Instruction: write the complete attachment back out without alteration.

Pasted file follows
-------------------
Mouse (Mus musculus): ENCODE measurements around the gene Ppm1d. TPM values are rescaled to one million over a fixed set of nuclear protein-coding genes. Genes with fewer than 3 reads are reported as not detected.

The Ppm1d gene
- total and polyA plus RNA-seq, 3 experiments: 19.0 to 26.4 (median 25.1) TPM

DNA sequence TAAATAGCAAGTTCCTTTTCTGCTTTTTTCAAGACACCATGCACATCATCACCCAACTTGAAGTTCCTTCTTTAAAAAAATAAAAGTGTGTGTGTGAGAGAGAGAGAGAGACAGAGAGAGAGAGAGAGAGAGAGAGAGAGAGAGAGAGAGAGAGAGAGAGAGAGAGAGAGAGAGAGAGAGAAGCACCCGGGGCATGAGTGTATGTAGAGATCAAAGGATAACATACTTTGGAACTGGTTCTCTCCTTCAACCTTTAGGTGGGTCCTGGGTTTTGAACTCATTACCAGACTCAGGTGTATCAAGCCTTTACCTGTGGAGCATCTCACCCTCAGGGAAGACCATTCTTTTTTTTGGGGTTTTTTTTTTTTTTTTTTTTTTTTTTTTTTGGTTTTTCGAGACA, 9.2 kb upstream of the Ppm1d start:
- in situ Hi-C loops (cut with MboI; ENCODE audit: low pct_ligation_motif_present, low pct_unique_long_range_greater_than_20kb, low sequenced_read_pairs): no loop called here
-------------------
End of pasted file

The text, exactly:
Mouse (Mus musculus): ENCODE measurements around the gene Ppm1d. TPM values are rescaled to one million over a fixed set of nuclear protein-coding genes. Genes with fewer than 3 reads are reported as not detected.

The Ppm1d gene
- total and polyA plus RNA-seq, 3 experiments: 19.0 to 26.4 (median 25.1) TPM

DNA sequence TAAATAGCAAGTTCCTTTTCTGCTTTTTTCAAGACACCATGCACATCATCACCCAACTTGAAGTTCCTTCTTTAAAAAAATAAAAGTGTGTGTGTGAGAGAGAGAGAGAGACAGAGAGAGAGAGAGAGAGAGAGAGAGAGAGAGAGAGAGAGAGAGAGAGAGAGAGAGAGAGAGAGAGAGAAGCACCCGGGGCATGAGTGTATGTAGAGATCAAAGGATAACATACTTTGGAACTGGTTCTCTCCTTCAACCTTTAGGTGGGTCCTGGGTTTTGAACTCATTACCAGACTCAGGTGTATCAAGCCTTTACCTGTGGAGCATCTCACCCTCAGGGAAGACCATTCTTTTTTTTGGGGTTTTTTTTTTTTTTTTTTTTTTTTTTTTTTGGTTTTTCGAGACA, 9.2 kb upstream of the Ppm1d start:
- in situ Hi-C loops (cut with MboI; ENCODE audit: low pct_ligation_motif_present, low pct_unique_long_range_greater_than_20kb, low sequenced_read_pairs): no loop called here